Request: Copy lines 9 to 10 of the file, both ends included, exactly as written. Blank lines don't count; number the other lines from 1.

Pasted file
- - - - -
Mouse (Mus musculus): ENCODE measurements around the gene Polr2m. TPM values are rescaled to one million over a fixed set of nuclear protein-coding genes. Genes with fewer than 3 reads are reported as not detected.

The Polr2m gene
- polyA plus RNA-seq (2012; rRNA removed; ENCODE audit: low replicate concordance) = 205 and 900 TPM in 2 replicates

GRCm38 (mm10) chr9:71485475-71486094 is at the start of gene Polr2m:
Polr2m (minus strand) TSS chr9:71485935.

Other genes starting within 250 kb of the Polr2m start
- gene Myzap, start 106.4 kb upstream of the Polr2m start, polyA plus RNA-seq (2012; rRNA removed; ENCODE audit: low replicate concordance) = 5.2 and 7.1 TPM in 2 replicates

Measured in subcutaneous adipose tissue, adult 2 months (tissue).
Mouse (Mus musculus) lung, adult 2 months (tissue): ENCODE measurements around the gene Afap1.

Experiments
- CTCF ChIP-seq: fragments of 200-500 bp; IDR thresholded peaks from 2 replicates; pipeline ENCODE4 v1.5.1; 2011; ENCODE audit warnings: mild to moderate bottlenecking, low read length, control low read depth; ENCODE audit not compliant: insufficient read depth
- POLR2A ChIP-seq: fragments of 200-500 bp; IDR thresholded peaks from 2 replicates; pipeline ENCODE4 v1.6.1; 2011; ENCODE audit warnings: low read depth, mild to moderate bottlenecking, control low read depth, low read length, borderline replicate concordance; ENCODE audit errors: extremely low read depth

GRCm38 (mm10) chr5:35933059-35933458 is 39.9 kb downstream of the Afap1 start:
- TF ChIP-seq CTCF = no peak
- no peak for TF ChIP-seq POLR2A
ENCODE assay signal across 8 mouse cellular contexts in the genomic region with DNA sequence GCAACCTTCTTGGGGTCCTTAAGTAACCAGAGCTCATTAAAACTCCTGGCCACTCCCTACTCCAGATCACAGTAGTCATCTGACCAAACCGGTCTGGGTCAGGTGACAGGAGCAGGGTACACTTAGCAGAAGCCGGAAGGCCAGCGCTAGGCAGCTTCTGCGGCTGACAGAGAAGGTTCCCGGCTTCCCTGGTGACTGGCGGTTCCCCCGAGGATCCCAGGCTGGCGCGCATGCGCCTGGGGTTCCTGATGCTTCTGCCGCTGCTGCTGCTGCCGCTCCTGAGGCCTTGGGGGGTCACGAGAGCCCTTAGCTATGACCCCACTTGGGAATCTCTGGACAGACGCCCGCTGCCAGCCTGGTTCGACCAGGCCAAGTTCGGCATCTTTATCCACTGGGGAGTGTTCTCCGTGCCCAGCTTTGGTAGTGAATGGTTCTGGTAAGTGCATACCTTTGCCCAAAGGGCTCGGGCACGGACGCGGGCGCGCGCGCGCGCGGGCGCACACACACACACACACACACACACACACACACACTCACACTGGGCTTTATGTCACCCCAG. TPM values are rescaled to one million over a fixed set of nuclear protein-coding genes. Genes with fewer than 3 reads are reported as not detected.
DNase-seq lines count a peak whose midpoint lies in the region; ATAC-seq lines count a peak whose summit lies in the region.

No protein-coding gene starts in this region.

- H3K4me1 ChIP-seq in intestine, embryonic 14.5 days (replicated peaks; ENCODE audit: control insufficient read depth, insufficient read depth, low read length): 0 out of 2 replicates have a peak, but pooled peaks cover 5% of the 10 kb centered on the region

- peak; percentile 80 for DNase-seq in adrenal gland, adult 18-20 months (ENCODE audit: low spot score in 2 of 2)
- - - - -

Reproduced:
Mouse (Mus musculus) lung, adult 2 months (tissue): ENCODE measurements around the gene Afap1.

Experiments